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Book Review: 'The Disintegration Loops' by Stephen Cramer

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Stephen Cramer - COURTESY OF HOLLY BREVENT
  • Courtesy Of Holly Brevent
  • Stephen Cramer

Stephen Cramer's The Disintegration Loops comes at the reader in leaps and bounds. Author of six previous books of poems and a volume of translations, and editor of the anthology Turn It Up! Music in Poetry From Jazz to Hip-Hop, Cramer teaches literature and writing at the University of Vermont and lives in Burlington.

For this poet, music is a cause for celebration.

The book's title poem has a musical genesis, drawing its inspiration from a real situation on which Cramer then improvised fictionally. In a 14-page sequence in sections, the poet reenacts a composer's rediscovery of a recording made decades ago, alternating his narration with observations in a ghostlier voice. When retrieved from a dank basement, the tapes are "already / flaking, the magnetic film / sifting to the floor like sepia / dandruff." What had been a complex acoustic architecture is now "shredded" and "peeling," with gaps widening eventually into silence.

"Off Minor: Sonnets for Thelonious," another poem in a series of "cuts" like audio tracks, invokes jazz innovator Thelonious Monk, whose zigzag cadences are recognizable in Cramer's syncopated homage.

On constant display in the collection are Cramer's rhythmic nimbleness and metaphorical daring. To see how enjoyably his phrasing and lineation ricochet, take one of his spring-loaded segments, transform the verse into prose and compare the two. With line breaks removed, here's an excerpt from "Lipstick," in which a passel of boys war-painted with their mothers' makeup run amok in a neighborhood:

The knot of six or seven boys

dashed back and forth against

the strobe of sun through pines,

lipstick slurred across their

chins and cheeks.

This is potent writing, but it's striding rather than leaping, in contrast with how Cramer actually stages that passage:

The knot of six or seven

boys dashed back & forth


against the strobe

of sun through pines, lipstick


slurred across their chins

& cheeks. I stumbled,


a few delirious streaks

crosshatching my brow...

This isn't just sitting on the page. It's happening there, switched on, with long sentences stretched over an armature of short lines.

Many poets use ampersands in lieu of "and," a choice that sometimes seems affected. But Cramer turns a phrase on this typographical device as a dancer swivels, propulsively. From "The Muddy Tavern Blues":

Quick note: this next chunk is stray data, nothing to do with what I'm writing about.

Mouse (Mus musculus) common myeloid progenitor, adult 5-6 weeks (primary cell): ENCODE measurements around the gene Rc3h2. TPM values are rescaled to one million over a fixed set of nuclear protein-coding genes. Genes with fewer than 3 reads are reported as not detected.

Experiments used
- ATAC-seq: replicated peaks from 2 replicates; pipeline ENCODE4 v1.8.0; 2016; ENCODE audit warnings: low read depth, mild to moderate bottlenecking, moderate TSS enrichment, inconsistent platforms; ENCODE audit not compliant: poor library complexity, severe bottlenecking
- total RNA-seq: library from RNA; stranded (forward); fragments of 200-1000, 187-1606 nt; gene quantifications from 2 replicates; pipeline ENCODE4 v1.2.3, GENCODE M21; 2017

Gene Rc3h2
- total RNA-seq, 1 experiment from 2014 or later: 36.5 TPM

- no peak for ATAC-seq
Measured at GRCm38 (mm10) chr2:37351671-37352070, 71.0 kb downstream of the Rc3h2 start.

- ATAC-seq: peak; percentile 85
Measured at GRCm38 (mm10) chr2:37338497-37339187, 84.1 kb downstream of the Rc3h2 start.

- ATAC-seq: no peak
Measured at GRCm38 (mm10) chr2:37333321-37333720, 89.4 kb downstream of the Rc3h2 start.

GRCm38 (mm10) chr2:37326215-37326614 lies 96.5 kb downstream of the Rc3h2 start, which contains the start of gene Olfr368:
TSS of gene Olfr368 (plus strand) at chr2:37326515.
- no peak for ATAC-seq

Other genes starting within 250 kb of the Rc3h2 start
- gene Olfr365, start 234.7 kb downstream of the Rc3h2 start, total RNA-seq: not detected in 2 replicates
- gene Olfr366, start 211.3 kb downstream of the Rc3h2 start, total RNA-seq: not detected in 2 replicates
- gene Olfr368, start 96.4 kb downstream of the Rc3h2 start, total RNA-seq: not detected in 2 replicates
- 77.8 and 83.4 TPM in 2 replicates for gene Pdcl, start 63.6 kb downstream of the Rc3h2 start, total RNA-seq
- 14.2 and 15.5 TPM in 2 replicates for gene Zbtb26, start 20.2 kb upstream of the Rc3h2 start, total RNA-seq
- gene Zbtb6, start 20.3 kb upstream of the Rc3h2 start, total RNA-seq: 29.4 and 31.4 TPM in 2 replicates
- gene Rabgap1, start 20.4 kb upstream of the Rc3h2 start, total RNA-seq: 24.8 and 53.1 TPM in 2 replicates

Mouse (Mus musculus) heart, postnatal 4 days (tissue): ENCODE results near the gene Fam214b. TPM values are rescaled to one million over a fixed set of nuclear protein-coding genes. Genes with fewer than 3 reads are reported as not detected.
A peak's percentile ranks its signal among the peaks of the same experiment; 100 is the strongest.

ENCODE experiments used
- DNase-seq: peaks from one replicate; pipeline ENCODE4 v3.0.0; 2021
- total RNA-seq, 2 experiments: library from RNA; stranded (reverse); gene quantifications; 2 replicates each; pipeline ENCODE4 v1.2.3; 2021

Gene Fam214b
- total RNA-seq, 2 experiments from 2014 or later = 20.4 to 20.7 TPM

...Out back, the riverbed


is silvered with scales, a living

schist, a thrashing hoard of glitter


& blood. Wave after wave

of salmon, coiling


& uncoiling in the dark.

Also unusual in this book is the way Cramer plants anecdotal bits — gleaned from the news, plucked from the internet? — in a poem and then expands and amplifies them. In "Space Oddity," an endangered rhinoceros is airlifted by helicopter to elude poachers. In "Spur," German villagers in 1347 throw jewelry and money over a monastery wall in hopes of buying safety from the plague, but the monks throw the valuables back. In "Moonlight," a window washer, costumed as a superhero and suspended alongside a high-rise children's hospital, gives the kids inside an astonishing visitation.

The Disintegration Loops by Stephen Cramer, Serving House Books, 104 pages. $15.95. - COURTESY
  • Courtesy
  • The Disintegration Loops by Stephen Cramer, Serving House Books, 104 pages. $15.95.

Cramer uses such incidents to launch extended metaphors and spiraling story lines. The rhino poem slides lyrics from a David Bowie song in among quick depictions of the rescue crew, "Becky & the boys."

Poems about a musical genius' addiction to sugar ("Coltrane's Teeth"), the forgotten painting "a quarter inch behind" Michelangelo's Vatican masterwork ("Sistine Ceiling"), a sea turtle that mistakenly ingested 915 coins ("Bank"), and a soldier in Zimbabwe who transforms a machine gun into a saxophone ("Solder: A Debate") all originate in the snippets of "information" that bombard us in broadcasts, streams and feeds.

As an artist, Cramer reaches into that pell-mell torrent and takes hold of what he can use, finding not only detritus but also the heartrending predicaments of fellow humans.

Ever on the go, he keeps changing his point-of-view persona. A reader moving from one poem to another will need a moment to adjust to the new voice he's using: a man whose skin is entirely inscribed ("Tattoo Suit") or a primeval elephant, just unearthed ("Mastodon").

Even at its most serious, The Disintegration Loops is a rollicking reminder that one of poetry's most welcome offerings is the sight and sound of words at play.

From "Tattoo Suit"

I can step into attitude

or shed it

with this sham skin


aswarm with ornaments

& charms: the weightless

anchor on my forearm,


the choker of barbed wire

shielding my clavicle,

the inky blooms


climbing the trellis

of my ribs. It's thrilling

to slip so easily


into another's skin.

As I wander among half-dressed

vampires & ghouls,


& the poor mermaid

on my side stares

from her puddle of blue,


I feel for moments at a time

that I've entered the ranks

of the cool...

Listen to Cramer reading selections from the book (with a guest appearance by a chicken) on his YouTube channel.

The original print version of this article was headlined "On the Verse Beat | Book review: The Disintegration Loops by Stephen Cramer"